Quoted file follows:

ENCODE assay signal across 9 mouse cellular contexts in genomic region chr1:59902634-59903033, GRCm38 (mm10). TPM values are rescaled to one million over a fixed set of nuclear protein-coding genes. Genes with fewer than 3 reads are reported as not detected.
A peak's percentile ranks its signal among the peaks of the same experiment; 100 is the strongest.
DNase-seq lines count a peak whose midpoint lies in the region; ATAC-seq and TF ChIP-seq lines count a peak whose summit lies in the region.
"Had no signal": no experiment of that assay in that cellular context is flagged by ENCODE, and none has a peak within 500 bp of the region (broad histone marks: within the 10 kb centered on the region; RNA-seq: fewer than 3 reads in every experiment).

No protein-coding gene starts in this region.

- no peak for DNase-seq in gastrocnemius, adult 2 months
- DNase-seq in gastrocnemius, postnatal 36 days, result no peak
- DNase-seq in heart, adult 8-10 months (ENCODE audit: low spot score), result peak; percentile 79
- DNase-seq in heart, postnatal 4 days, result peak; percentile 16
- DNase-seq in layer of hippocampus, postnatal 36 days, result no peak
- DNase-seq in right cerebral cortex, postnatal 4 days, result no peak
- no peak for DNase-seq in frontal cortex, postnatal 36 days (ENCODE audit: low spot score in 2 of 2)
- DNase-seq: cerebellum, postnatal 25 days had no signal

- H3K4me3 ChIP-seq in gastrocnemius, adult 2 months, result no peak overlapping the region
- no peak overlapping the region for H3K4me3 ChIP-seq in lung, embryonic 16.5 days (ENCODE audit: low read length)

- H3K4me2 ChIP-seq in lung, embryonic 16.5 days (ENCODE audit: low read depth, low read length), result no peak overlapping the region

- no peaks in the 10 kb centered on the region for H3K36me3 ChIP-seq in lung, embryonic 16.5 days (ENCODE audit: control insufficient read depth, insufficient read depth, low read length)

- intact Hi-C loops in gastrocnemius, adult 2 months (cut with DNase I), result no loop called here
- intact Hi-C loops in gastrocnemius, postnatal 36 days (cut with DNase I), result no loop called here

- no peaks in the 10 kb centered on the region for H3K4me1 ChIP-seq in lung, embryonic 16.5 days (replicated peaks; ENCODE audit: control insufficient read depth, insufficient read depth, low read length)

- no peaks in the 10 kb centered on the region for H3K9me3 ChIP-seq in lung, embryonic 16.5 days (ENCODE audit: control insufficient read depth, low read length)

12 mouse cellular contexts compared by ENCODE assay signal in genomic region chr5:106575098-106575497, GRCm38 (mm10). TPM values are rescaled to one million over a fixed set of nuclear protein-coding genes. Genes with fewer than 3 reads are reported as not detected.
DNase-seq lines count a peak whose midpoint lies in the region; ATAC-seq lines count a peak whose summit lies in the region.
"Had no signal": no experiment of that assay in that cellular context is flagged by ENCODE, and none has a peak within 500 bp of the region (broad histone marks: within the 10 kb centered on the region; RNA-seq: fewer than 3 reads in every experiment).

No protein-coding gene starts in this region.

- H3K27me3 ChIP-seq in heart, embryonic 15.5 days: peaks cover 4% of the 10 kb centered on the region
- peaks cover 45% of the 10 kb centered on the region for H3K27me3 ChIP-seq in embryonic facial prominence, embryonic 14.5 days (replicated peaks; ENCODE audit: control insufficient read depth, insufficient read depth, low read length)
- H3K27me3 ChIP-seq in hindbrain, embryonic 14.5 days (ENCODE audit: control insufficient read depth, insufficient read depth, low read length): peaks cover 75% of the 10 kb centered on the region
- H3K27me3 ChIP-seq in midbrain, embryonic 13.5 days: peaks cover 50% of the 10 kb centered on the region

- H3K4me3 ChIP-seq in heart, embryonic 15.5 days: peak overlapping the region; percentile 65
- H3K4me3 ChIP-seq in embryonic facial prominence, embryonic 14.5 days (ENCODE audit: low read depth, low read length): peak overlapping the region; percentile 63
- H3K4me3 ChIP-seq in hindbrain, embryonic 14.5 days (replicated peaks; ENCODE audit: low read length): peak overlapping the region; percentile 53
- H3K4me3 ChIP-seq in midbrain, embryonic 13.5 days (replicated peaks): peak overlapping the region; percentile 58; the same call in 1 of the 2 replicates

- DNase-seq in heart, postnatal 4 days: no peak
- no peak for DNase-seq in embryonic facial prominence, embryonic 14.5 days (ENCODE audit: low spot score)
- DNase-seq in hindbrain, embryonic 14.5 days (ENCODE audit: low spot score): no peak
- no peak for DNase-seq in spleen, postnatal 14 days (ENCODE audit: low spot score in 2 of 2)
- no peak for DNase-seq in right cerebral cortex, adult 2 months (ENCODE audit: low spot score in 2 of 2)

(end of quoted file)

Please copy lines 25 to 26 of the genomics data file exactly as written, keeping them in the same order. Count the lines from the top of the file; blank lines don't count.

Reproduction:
No protein-coding gene starts in this region.

- H3K27me3 ChIP-seq in heart, embryonic 15.5 days: peaks cover 4% of the 10 kb centered on the region